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Kitchen Cabinet Hardware: Style, Finish and Placement

Any interior designer will confirm that style and intelligent décor is not created by one, single element but is comprised of a multitude of little elements all working together within a confined space. Kitchen cabinet hardware is one of those critical pieces of the decorating puzzle that is taken very seriously by those who desire a balanced theme in their kitchen space. This hardware, as trivial as it may seem, can literally define the detail of a desired kitchen theme or render the entire theme completely out of accord if addressed improperly. Inasmuch as most new kitchen cabinetry will not be fitted with new hardware when it arrives to your home, it will be necessary for you to have made a decision (and purchase) with regards to the style, finish of the hardware you have selected–and have the hardware available to those who are installing the new cabinets as well as having a fairly certain idea about the placement of the new hardware.

Style’s Defining Moment

The visual presentation, style, of your cabinet hardware is important as it transforms the basic theme of your cabinet design and solidifies it into a defined theme. If, for example, you’re cabinetry is a distressed painted concept and you’re going for and early American or Victorian scheme, then consider using cut glass pulls and knobs or white porcelain rather than geometrically cut polished metals. The same practice would apply if you’re entertaining a more contemporary flair—glass and porcelain, although attractive unto themselves, would not be good options. The array of door pulls, knobs and hinge units are virtually endless in varieties of styles, from simple burlap rope pulls for the eclectic taste to ornate, ‘braided’ oiled brass which transcends a host of more traditional cabinet styles. Each style of pull, or knob, will offer selections of hinge units, which are made to compliment the style of the pull or knob. You will likely have to decide if you want a ‘blind’ hinge (which doesn’t show when the doors are closed) or an open hinge system that adds more metal and more texture to the cabinet door’s appearance. Bear in mind that some kitchen themes dictate as to whether, or not, the hinge system is visible and choose accordingly. Remember to choose knobs and pulls that are comfortable in your hand as you’ll be using these items many, many times during the course of a day!

Flexibility in Finish

Kitchen accessories, faucets and lighting fixtures have come a long way as far as diversity of finishes that are available to the consumer. With that enormous change in availability comes a new way of decorating ‘appropriately’ with kitchen hardware. Gone are the days when every metal in the kitchen had to match in finish in order to coordinate an honest, structured theme in the kitchen. The new rule, in basic concepts, is that a change in finish is perfectly fine, but there must be a logical break and that the different finishes must work collectively with other fixtures in the kitchen. Confused? Don’t be, it’s a simple concept that allows more flexibility in your décor. Imagine that the faucet you fell in love with happens to be brushed nickel; and this faucet coordinates nicely with your stainless appliances. However, you also love a collection of bronze lighting fixtures that bring a ‘pop’ to your chosen granite countertops. The solution: maintain the nickel/stainless theme in the base cabinets while converting the uppers to work with the lighting fixtures. The key here is to stay within a particular style and not introduce a clashing element of drastic style change. Many of the more popular styles will come in a range of finishes to accomplish this task. If you should choose to use the same hardware throughout, that’s perfectly fine to do so; and it certainly would be a more traditional means of holding a theme together. The kitchen hardware manufacturers work closely with the manufacturers of appliances, faucets, lighting, and accessories so that visual ‘packages’ are easy to come by–no worries!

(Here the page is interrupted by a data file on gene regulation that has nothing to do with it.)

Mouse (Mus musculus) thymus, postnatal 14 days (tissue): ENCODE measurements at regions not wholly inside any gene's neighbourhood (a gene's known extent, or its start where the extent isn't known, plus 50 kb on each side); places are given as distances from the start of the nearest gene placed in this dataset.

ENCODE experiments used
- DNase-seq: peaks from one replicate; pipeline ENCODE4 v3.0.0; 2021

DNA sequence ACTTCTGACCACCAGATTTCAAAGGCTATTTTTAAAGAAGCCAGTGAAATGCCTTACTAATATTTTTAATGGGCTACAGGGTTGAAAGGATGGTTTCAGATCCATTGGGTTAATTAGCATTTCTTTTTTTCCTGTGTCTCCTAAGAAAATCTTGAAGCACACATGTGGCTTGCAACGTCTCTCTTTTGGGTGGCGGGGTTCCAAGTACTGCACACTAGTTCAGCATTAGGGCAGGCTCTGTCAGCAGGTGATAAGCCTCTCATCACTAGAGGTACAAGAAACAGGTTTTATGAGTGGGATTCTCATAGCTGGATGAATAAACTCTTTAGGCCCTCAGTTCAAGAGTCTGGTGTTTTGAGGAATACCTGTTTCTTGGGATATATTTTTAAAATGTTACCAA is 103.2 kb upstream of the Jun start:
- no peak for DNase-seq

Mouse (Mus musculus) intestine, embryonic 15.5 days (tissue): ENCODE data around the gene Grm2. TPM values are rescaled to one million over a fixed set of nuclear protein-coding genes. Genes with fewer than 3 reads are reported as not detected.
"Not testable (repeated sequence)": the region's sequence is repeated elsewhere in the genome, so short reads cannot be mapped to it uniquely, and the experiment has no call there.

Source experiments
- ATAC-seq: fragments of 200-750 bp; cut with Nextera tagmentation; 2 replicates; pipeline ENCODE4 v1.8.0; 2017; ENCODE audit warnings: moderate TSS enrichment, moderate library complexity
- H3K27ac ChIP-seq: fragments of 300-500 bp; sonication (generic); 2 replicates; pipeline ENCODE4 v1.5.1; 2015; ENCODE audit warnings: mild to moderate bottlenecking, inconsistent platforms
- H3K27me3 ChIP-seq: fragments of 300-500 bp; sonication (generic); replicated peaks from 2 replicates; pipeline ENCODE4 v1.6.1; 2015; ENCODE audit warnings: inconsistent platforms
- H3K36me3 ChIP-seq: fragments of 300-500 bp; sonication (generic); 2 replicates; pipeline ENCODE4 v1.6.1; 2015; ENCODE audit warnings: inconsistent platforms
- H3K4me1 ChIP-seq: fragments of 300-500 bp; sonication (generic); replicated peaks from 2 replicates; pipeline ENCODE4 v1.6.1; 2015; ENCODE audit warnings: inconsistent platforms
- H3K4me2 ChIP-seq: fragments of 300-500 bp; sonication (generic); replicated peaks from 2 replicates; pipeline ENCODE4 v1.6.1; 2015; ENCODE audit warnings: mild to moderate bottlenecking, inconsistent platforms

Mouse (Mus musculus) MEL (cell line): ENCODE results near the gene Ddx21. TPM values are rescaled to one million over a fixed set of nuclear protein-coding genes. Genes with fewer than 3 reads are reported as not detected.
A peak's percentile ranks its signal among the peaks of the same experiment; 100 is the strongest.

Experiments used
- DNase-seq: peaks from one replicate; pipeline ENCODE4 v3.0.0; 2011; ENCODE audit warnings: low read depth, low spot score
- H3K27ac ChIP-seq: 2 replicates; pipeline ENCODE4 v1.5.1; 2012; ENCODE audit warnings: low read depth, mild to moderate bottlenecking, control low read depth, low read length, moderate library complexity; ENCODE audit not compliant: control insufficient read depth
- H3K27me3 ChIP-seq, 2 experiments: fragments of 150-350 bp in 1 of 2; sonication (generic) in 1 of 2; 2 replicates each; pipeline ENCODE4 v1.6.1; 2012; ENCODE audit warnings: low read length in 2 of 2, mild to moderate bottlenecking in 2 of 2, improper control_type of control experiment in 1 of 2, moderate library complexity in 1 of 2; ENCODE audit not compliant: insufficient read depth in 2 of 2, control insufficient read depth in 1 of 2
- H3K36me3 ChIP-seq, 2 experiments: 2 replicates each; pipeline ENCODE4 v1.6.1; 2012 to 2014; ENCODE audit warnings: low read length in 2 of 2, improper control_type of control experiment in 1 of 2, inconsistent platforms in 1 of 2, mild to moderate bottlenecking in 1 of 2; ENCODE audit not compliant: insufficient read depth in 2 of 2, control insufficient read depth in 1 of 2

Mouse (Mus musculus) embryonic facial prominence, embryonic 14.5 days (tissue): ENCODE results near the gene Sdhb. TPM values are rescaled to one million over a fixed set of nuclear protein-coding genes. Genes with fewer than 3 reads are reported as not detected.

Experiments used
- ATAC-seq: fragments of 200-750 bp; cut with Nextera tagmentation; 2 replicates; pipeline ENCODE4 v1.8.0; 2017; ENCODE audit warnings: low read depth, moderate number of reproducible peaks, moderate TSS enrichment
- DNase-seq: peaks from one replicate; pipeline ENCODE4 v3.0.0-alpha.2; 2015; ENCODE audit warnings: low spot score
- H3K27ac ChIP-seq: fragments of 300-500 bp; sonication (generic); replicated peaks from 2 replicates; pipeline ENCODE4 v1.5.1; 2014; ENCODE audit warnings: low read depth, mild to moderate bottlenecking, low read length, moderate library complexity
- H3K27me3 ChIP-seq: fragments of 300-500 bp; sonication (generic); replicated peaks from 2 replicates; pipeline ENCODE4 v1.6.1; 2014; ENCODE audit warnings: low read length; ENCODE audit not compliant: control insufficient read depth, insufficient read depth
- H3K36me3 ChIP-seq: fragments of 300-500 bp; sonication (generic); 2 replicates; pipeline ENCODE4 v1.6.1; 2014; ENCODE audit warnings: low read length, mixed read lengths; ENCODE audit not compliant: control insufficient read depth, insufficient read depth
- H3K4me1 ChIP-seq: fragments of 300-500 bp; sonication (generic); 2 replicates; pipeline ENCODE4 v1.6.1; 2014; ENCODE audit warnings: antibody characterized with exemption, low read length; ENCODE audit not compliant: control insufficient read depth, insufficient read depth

Now, where do I mount these things?

The actual mounting location of cabinet hardware really doesn’t vary all that much. Drawers, for example, will always have the appropriate hardware centered in the face of the drawer. Yes, in some eclectic or contemporary ‘statements’, this rule may, and will be, violated without objection as these themes actually encourage a more artistic interpretation. The structural rules that may come into play with regards to hardware placement would be: a minimum of three hinges used if any door is 36” or greater (two will suffice otherwise) and, of course, mounting the pull, handle or knob at the opposing side of where the hinges are to be mounted. Base cabinets will have the pulls mounted on the top rail or upper portion of the stile of the cabinet door and upper cabinets will have the pulls mounted on the lower rail or lower portion of the stile of the cabinet door. The size or expanse of a door pull may dictate its placement but, typically, a knob and lower bolt post of a pull will be positioned within two inches of the cabinet door edge in order to be convenient for the average user.